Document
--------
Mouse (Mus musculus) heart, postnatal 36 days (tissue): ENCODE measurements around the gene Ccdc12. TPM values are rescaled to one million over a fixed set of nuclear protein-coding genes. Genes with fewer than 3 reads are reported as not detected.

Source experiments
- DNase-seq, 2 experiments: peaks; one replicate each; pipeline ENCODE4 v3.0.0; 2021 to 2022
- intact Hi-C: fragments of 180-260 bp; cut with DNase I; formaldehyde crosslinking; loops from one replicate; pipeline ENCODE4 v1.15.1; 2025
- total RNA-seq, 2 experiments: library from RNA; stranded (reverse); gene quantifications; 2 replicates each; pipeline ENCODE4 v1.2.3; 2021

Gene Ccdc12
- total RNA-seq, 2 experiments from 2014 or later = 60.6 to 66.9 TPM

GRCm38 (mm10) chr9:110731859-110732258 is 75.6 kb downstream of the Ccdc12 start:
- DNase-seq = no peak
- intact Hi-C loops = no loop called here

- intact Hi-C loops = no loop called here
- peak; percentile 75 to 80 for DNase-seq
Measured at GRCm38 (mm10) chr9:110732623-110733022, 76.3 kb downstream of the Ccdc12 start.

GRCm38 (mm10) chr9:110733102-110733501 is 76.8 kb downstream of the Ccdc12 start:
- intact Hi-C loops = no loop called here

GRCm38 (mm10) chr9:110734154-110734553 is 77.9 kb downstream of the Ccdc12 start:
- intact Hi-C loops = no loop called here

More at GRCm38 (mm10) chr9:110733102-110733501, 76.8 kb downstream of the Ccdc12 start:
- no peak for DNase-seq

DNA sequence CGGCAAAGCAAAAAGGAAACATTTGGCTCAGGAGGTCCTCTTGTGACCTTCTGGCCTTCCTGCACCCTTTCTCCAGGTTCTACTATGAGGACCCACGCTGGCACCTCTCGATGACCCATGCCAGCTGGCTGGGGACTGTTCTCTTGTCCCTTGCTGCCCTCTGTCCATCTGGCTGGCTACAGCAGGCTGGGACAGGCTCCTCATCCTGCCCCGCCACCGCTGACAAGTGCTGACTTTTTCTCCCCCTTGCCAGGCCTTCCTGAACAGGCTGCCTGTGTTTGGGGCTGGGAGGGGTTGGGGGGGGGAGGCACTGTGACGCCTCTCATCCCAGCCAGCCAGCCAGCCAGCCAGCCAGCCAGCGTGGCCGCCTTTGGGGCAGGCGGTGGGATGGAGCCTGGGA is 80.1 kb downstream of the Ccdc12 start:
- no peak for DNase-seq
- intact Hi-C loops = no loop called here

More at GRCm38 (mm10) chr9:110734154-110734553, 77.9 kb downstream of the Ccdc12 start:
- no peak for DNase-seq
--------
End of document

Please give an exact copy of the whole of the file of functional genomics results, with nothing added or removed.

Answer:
Mouse (Mus musculus) heart, postnatal 36 days (tissue): ENCODE measurements around the gene Ccdc12. TPM values are rescaled to one million over a fixed set of nuclear protein-coding genes. Genes with fewer than 3 reads are reported as not detected.

Source experiments
- DNase-seq, 2 experiments: peaks; one replicate each; pipeline ENCODE4 v3.0.0; 2021 to 2022
- intact Hi-C: fragments of 180-260 bp; cut with DNase I; formaldehyde crosslinking; loops from one replicate; pipeline ENCODE4 v1.15.1; 2025
- total RNA-seq, 2 experiments: library from RNA; stranded (reverse); gene quantifications; 2 replicates each; pipeline ENCODE4 v1.2.3; 2021

Gene Ccdc12
- total RNA-seq, 2 experiments from 2014 or later = 60.6 to 66.9 TPM

GRCm38 (mm10) chr9:110731859-110732258 is 75.6 kb downstream of the Ccdc12 start:
- DNase-seq = no peak
- intact Hi-C loops = no loop called here

- intact Hi-C loops = no loop called here
- peak; percentile 75 to 80 for DNase-seq
Measured at GRCm38 (mm10) chr9:110732623-110733022, 76.3 kb downstream of the Ccdc12 start.

GRCm38 (mm10) chr9:110733102-110733501 is 76.8 kb downstream of the Ccdc12 start:
- intact Hi-C loops = no loop called here

GRCm38 (mm10) chr9:110734154-110734553 is 77.9 kb downstream of the Ccdc12 start:
- intact Hi-C loops = no loop called here

More at GRCm38 (mm10) chr9:110733102-110733501, 76.8 kb downstream of the Ccdc12 start:
- no peak for DNase-seq

DNA sequence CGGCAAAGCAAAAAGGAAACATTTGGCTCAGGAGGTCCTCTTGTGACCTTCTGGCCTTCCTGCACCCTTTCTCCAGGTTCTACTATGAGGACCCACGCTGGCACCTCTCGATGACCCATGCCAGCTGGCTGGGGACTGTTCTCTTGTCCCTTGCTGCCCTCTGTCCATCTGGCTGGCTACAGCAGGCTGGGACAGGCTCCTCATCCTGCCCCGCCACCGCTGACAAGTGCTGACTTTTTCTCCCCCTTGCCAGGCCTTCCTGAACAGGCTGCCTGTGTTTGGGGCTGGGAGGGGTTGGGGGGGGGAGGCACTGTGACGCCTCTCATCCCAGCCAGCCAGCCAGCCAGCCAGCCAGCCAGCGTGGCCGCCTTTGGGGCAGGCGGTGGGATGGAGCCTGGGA is 80.1 kb downstream of the Ccdc12 start:
- no peak for DNase-seq
- intact Hi-C loops = no loop called here

More at GRCm38 (mm10) chr9:110734154-110734553, 77.9 kb downstream of the Ccdc12 start:
- no peak for DNase-seq